As Oxford and Cambridge prepare for the Boat Race on Sunday, a London rowing club is seeking to shake off the sport’s elitist image by working with state schools from one of London’s inner city boroughs.

The Fulham Reach Boat Club, the first built in half a century on the stretch of the Thames that stages the annual varsity extravaganza, has started to teach competitive rowing to 13 and 14-year old boys and girls from five state schools in Hammersmith and Fulham.

The club, established as part of the planning conditions of a £1bn luxury housing scheme developed by Berkeley Homes, has won financial backing from bookmakers Betfair and one of the City of London livery companies.

“There is no reason why in 10 years’ time children from schools like this one cannot be competing with Eton, Radley and Shrewsbury,” says David FitzHerbert, the boat club chairman, as boys from Burlington Danes Academy, a school with 70 per cent of children on free school meals, prepare for a lesson on the river.

Abdullahi Dahir, a 13-year-old whose parents arrived as refugees from war-torn Somalia, says he already feels the benefits. “You have to listen, and think about other people in the boat and listen to the cox,” he says enthusiastically.

David Searle, chief executive of the Boat Race Company which organises the most famous event in global rowing, says the project could provide a model for increasing participation at a time when social mobility is high on the political agenda.

The objective is to increase the talent pool available to British rowing by addressing the massive over-representation of privately educated athletes.

Independent schools educate just 7 per cent of the UK’s school children. But among Great Britain’s elite rowers at the 2012 London Olympics, 54 per cent were from independents. Those from the state system almost exclusively learnt at clubs rather than at school.

Of the 550 organisations that make up the membership of British Rowing, there are 105 schools registered — but of those just 12 are state institutions.

The barriers to participation remain considerable. Mr FitzHerbert says running costs are about £100,000 a year, a quarter of which he expects the schools to finance — “to concentrate minds, and as a reminder that this isn’t something for nothing”.

There are heads [of state schools] who recognise that rowers tend to be higher achievers. Public schools have been using this as part of their promotional literature for years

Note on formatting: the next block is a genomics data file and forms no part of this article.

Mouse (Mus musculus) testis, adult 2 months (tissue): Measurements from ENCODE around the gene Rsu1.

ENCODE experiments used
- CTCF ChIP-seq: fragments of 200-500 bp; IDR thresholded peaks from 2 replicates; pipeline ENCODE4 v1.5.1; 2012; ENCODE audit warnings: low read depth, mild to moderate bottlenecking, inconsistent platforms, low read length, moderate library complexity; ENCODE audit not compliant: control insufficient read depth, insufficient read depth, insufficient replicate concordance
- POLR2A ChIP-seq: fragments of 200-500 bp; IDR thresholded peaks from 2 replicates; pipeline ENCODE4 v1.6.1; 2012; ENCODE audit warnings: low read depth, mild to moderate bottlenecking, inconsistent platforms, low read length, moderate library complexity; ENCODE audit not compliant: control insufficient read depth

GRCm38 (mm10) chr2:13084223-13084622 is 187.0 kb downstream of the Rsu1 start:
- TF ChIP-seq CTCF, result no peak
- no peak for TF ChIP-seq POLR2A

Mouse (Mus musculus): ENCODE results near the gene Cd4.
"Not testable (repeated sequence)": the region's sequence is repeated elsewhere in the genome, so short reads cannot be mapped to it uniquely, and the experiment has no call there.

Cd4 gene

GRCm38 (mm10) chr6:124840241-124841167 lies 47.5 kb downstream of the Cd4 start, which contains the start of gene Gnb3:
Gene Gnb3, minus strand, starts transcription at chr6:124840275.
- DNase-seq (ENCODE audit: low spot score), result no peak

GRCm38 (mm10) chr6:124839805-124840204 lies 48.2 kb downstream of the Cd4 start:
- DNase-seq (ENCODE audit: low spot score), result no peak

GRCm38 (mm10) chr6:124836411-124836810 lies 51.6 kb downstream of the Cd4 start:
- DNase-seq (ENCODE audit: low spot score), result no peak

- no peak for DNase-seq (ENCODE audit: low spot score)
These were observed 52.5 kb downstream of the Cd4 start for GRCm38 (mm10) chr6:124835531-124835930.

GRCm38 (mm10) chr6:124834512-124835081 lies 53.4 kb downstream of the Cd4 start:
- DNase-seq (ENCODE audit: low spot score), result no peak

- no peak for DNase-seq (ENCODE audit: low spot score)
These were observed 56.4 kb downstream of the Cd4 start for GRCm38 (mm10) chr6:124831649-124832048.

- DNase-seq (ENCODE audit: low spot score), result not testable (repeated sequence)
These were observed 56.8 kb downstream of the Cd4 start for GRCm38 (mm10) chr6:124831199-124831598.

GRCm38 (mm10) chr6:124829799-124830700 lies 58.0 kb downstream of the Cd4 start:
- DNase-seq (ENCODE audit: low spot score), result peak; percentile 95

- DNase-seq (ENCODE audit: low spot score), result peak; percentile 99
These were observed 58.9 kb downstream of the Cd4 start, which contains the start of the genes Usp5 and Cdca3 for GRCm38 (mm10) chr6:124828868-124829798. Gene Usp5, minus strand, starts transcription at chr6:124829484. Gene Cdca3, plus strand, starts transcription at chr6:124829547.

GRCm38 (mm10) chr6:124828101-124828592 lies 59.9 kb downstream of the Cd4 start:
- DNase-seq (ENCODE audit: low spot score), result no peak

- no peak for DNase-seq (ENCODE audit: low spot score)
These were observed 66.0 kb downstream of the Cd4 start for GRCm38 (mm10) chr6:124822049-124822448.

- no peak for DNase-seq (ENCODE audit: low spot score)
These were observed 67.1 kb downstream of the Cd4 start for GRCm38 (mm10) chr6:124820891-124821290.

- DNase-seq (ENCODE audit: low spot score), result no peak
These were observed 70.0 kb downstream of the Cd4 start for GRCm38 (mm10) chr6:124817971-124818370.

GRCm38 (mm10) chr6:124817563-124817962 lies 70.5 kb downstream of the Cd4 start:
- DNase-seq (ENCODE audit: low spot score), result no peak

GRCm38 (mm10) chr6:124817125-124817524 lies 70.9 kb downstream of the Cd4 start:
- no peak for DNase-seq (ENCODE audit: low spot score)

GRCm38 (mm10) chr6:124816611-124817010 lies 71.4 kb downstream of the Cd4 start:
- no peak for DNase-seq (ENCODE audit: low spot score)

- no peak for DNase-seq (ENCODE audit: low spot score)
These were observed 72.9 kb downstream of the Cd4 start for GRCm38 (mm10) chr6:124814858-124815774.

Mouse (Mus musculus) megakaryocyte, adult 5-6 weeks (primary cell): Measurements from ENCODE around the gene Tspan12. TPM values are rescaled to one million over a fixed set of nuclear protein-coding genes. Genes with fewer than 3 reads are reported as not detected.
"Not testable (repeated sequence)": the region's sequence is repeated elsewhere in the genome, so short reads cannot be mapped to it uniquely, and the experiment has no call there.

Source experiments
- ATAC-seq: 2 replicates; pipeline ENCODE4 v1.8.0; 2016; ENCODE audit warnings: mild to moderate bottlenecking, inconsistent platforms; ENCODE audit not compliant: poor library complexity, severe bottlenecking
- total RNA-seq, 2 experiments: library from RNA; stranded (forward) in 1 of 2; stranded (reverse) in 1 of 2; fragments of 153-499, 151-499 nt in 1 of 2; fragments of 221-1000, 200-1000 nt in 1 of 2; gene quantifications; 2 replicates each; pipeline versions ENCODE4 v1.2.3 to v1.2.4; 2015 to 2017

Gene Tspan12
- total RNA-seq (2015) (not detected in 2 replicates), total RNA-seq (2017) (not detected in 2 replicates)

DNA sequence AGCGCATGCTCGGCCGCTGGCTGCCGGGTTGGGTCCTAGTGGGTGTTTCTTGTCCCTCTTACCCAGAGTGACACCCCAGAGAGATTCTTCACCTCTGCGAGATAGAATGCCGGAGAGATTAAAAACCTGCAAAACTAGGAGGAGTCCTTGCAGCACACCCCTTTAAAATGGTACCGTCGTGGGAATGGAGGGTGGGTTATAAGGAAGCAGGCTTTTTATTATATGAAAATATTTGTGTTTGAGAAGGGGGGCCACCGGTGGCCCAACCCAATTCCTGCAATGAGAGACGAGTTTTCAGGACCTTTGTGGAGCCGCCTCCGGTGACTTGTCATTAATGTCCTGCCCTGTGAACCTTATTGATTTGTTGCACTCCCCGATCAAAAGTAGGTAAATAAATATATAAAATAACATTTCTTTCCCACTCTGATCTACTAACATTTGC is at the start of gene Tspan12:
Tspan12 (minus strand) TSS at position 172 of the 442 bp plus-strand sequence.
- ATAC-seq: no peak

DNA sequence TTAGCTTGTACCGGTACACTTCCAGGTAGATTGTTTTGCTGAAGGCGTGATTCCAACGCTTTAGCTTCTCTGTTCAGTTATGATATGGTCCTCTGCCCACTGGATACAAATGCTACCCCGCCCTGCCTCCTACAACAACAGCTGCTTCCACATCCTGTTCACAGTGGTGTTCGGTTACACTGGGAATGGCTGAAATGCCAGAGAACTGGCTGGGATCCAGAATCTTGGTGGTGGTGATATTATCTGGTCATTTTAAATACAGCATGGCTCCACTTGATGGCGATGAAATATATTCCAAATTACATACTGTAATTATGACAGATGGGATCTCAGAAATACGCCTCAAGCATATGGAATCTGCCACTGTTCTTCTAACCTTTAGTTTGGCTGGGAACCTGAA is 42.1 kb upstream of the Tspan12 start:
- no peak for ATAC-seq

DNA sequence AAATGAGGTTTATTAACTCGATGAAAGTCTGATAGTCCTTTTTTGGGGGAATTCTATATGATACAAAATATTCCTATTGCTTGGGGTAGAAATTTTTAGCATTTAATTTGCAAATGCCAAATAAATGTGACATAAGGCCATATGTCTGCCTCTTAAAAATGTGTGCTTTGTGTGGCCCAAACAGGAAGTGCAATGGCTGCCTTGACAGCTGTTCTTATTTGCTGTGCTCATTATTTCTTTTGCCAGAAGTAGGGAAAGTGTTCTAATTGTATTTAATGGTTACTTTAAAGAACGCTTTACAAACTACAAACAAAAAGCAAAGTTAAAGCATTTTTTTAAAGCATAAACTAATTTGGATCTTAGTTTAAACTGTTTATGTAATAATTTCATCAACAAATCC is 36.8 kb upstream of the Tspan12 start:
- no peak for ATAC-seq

- Andy Parkinson, British Rowing

One issue is the equipment, with the “fours” used by Abdullahi and his school friends each costing £20,000.

Rowing tends to be coaching intensive — from a skills and safety point of view. Only a limited number of schools have access to a river suitable for rowing.

And not every school has the luxury of a brand new boat house.

Great Marlow School has to leave its boats “on a rack in a muddy field”, says Fergus Murison, a former JPMorgan banker who now teaches maths and is head of rowing at the Buckinghamshire secondary school once attended by Sir Steve Redgrave, Britain’s most famous oarsman.

Educationalists say there is growing evidence that competitive activities such as rowing can have a positive impact on academic attainment.

Andy Parkinson, chief executive of British Rowing, the sport’s governing body, says: “There are heads [of state schools] who recognise that rowers tend to be higher achievers. Public schools have been using this as part of their promotional literature for years.”

A 2014 report by Ofsted, the schools regulator, says: “The proportion of students achieving five or more GCSEs grades A* to C including English and mathematics was also higher in schools with stronger competitive sport.”

Sir Michael Wilshaw, head of Ofsted, says: “The best state schools recognise the wider benefits of participation in competitive sport in building a strong ethos and helping children to develop into well-rounded and successful individuals. As a result, attainment across these schools tends to be high.”

Mr Murison, who set up the Great Marlow School boat club in 2008, concurs: “Those in the rowing squad do better academically than the school at large. That seems clear. A good work out before exams improves the linkages in your brain”.

Written by John Murray Brown

(Financial Times)

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